Miss Becker in her paper, read before the Economic Section of the British Association, stated that it was a rule of almost universal application that when men and women engage in the same occupation, the remuneration of women was fixed lower than that of the man.
On a visit to Emmeline Pankhurst’s house I read in one of the books on display that she was 14 when she went to her first Suffrage meeting. Returning from school one day she had met her mother just setting off for a meeting and she begged her to let her go along. Her mother agreed. She said the speeches interested and excited her especially the address by Miss Lydia Becker. She described her as a splendid character and a truly eloquent speaker. Her mother was a subscriber to the Women’s Suffrage Journal which we know Lydia edited. Emmeline said she left this meeting a conscious and confirmed suffragist, so Lydia must have made a big impression on her.
There are many more articles about Lydia too numerous to mention here but they paint a picture of a quite amazing women.
Finally looking at articles printed after her death I found this in the Women’s Franchise 5 May 1907
The beautiful memorial of Lydia Becker subscribed for soon after her death in 1890 by friends and admirers is now being offered by its trustees to the city of Manchester with the desire that it may be placed in the Town Hall of her own city.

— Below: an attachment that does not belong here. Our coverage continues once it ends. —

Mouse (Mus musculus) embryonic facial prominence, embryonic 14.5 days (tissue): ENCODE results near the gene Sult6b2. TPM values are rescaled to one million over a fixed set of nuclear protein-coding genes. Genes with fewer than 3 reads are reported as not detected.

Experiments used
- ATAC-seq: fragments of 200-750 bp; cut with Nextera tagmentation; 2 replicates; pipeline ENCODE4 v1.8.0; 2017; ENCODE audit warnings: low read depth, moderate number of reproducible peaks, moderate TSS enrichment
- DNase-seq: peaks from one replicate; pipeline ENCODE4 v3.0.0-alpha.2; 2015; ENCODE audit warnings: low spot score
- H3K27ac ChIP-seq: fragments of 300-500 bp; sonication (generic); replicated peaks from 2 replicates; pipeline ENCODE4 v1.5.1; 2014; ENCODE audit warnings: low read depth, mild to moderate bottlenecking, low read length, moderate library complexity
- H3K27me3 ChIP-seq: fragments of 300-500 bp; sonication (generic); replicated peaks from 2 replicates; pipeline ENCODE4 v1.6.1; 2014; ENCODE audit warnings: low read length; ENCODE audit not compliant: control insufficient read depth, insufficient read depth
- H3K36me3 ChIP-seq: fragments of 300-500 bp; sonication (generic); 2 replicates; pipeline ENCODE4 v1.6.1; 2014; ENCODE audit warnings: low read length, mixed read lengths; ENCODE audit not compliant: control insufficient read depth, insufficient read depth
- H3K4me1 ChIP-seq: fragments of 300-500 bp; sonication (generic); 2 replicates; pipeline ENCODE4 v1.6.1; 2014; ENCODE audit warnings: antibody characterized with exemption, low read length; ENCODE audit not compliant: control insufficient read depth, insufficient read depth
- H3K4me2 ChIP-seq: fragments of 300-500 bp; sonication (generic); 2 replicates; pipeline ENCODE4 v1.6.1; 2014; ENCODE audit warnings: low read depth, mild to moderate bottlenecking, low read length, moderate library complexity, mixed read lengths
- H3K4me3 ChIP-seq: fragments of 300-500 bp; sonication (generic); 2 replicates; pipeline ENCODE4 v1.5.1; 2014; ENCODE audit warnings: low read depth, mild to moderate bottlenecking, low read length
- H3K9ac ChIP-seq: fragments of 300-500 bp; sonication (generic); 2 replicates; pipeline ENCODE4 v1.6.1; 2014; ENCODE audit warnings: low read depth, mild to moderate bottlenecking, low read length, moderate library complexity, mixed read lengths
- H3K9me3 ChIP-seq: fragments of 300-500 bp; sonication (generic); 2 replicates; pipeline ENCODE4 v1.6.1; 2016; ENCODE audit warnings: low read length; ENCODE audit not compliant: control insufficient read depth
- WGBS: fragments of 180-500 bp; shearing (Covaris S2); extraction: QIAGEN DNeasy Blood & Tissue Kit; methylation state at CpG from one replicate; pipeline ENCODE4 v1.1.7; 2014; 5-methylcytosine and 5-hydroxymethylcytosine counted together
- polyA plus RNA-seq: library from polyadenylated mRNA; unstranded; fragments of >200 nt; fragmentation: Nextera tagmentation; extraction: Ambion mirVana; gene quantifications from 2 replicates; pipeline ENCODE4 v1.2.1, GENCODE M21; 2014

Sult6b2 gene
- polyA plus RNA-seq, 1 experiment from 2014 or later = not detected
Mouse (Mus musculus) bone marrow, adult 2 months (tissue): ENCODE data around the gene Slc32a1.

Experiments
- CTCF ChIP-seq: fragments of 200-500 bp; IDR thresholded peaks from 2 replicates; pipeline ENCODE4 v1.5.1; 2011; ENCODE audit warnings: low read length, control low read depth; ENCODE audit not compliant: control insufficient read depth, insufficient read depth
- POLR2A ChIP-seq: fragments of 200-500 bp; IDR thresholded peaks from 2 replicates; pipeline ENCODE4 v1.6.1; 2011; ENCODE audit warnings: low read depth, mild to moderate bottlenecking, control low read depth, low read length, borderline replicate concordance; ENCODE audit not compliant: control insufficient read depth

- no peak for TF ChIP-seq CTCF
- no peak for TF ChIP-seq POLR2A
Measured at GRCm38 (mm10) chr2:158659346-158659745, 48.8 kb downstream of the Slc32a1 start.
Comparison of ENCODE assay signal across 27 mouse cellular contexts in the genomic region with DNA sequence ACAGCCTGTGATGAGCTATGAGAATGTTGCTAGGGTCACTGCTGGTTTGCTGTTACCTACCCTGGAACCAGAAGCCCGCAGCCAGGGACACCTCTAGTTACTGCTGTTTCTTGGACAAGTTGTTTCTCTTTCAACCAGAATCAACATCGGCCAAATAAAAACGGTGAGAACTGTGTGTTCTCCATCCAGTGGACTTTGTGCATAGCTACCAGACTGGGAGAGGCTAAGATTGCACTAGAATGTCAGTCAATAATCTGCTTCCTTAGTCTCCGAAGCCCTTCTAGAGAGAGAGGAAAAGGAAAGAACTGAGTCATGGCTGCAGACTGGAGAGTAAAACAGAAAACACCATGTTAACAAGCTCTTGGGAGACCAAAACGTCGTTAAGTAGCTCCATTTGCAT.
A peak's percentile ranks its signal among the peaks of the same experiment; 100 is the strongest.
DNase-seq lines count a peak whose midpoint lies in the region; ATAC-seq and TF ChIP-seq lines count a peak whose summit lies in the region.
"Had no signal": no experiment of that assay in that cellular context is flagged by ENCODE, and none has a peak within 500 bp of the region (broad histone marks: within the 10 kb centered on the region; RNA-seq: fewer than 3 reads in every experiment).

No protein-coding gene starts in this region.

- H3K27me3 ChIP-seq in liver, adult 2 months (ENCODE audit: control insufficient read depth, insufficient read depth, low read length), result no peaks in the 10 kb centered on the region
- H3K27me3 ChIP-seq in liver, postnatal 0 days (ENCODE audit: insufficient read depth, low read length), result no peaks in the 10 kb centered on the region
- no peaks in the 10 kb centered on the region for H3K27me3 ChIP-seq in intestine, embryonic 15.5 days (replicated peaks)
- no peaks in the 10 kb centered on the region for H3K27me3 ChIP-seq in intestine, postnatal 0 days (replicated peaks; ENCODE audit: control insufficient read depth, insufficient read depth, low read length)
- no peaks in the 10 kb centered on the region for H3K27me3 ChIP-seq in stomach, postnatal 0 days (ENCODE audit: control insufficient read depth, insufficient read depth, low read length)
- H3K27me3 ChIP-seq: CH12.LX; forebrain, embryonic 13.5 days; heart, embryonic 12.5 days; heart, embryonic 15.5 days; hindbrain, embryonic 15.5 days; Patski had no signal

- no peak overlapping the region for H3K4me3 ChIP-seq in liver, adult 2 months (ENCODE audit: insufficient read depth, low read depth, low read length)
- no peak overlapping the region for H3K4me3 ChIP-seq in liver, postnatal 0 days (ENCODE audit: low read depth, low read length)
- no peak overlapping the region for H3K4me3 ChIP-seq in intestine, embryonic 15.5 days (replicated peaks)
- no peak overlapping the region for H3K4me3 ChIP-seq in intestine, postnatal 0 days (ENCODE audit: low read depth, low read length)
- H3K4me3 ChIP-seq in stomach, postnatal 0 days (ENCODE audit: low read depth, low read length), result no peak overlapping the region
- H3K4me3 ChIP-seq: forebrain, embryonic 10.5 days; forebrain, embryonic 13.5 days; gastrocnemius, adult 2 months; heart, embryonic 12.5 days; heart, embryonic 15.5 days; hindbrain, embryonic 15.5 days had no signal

So using the Newspaper Archives can give you a real insight into people’s lives. Obviously Lydia Becker was a public figure so there are bound to be many articles about her but it’s always worth doing a search for your ancestors, you never know what you will find. A lady who came into the library this week searched for information about a relative who had died in the First World War. She knew when he had died and eventually found a notice about his death. She was so pleased because he had never married but the article mentioned his sweetheart!
The newspapers also helped me while researching my daughter-in-law’s family. I had found her great grandmother with her children on the 1911 census with her two children living in Matlock Derbyshire, she had put herself as married but there was no sign of her husband. I found someone who fitted his details exactly living in Manchester but he had a different family so I dismissed this record. Later I decided to do a newspaper search and found a wonderful article which explained the situation. His wife was charging her husband with deserting her and was also applying for a maintenance order. Her husband had run off eight years earlier with an Irish dairymaid, it was at first thought they had gone to America but he had now been found living in Manchester. So that solved the mystery and it was her husband with the dairymaid living in Manchester as man and wife. So give it a try you never know what you might find.
By Carol Wells MLFHS